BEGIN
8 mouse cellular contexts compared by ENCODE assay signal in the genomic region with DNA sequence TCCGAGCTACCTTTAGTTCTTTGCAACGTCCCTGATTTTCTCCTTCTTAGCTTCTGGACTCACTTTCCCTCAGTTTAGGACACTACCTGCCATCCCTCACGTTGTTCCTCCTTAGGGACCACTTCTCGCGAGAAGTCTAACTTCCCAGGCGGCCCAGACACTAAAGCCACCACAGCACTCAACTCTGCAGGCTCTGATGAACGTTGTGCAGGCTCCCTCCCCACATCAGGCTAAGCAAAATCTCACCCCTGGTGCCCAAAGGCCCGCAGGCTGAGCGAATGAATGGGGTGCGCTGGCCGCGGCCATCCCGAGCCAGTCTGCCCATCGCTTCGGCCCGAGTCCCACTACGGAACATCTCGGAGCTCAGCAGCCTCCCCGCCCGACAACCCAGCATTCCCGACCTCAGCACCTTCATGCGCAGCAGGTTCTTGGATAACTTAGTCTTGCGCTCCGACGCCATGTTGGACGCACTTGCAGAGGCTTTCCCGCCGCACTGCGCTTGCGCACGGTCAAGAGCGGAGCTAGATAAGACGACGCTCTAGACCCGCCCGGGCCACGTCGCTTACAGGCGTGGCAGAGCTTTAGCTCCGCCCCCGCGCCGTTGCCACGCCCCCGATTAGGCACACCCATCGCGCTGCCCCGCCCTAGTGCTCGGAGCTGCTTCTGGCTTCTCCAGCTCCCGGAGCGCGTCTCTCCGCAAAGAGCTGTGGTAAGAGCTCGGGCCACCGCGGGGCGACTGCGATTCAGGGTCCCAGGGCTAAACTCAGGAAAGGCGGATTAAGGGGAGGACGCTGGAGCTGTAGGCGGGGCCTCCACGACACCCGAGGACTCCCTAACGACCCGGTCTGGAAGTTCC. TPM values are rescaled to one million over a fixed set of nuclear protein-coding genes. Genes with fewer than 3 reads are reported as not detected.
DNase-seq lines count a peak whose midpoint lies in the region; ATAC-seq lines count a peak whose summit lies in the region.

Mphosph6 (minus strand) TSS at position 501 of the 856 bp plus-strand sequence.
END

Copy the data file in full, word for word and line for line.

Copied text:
8 mouse cellular contexts compared by ENCODE assay signal in the genomic region with DNA sequence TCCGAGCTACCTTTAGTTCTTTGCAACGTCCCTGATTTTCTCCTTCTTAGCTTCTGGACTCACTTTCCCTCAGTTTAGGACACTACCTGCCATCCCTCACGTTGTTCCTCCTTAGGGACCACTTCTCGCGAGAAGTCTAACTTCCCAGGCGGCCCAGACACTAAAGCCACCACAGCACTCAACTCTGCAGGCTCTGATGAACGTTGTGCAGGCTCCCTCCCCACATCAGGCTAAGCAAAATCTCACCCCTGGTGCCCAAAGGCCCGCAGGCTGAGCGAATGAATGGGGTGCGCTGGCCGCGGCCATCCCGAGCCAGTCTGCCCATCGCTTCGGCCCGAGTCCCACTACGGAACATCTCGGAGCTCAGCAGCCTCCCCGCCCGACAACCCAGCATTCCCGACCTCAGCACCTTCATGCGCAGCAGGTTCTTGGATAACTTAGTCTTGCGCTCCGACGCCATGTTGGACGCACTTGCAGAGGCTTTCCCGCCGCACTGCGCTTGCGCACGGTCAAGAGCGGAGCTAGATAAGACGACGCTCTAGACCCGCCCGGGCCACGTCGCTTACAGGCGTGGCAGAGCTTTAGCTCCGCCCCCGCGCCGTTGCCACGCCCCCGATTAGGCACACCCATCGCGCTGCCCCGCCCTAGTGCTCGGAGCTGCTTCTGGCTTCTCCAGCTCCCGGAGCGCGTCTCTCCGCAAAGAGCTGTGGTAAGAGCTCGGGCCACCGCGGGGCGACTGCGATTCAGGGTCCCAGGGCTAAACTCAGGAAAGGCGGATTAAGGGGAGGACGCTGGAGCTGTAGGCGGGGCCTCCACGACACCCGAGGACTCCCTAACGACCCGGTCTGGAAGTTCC. TPM values are rescaled to one million over a fixed set of nuclear protein-coding genes. Genes with fewer than 3 reads are reported as not detected.
DNase-seq lines count a peak whose midpoint lies in the region; ATAC-seq lines count a peak whose summit lies in the region.

Mphosph6 (minus strand) TSS at position 501 of the 856 bp plus-strand sequence.